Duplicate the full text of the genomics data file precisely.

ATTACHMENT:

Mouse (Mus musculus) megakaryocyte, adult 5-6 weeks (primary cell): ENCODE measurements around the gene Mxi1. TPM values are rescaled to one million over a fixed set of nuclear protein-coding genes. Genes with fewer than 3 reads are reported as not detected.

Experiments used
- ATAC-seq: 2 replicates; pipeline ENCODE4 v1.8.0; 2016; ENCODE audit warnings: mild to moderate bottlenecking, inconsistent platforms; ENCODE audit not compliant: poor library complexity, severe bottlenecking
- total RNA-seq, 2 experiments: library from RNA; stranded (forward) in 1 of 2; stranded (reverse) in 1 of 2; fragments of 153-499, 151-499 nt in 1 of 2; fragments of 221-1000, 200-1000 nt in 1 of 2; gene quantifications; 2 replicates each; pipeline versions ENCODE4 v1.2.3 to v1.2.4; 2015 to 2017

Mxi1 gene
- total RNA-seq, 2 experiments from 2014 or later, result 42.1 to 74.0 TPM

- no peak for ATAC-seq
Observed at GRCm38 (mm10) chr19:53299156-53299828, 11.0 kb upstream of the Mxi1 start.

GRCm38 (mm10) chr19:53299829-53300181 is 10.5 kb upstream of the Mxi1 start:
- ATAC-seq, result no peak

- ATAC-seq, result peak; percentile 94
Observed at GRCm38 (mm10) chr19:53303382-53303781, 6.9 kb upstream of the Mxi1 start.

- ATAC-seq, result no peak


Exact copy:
Mouse (Mus musculus) megakaryocyte, adult 5-6 weeks (primary cell): ENCODE measurements around the gene Mxi1. TPM values are rescaled to one million over a fixed set of nuclear protein-coding genes. Genes with fewer than 3 reads are reported as not detected.

Experiments used
- ATAC-seq: 2 replicates; pipeline ENCODE4 v1.8.0; 2016; ENCODE audit warnings: mild to moderate bottlenecking, inconsistent platforms; ENCODE audit not compliant: poor library complexity, severe bottlenecking
- total RNA-seq, 2 experiments: library from RNA; stranded (forward) in 1 of 2; stranded (reverse) in 1 of 2; fragments of 153-499, 151-499 nt in 1 of 2; fragments of 221-1000, 200-1000 nt in 1 of 2; gene quantifications; 2 replicates each; pipeline versions ENCODE4 v1.2.3 to v1.2.4; 2015 to 2017

Mxi1 gene
- total RNA-seq, 2 experiments from 2014 or later, result 42.1 to 74.0 TPM

- no peak for ATAC-seq
Observed at GRCm38 (mm10) chr19:53299156-53299828, 11.0 kb upstream of the Mxi1 start.

GRCm38 (mm10) chr19:53299829-53300181 is 10.5 kb upstream of the Mxi1 start:
- ATAC-seq, result no peak

- ATAC-seq, result peak; percentile 94
Observed at GRCm38 (mm10) chr19:53303382-53303781, 6.9 kb upstream of the Mxi1 start.

- ATAC-seq, result no peak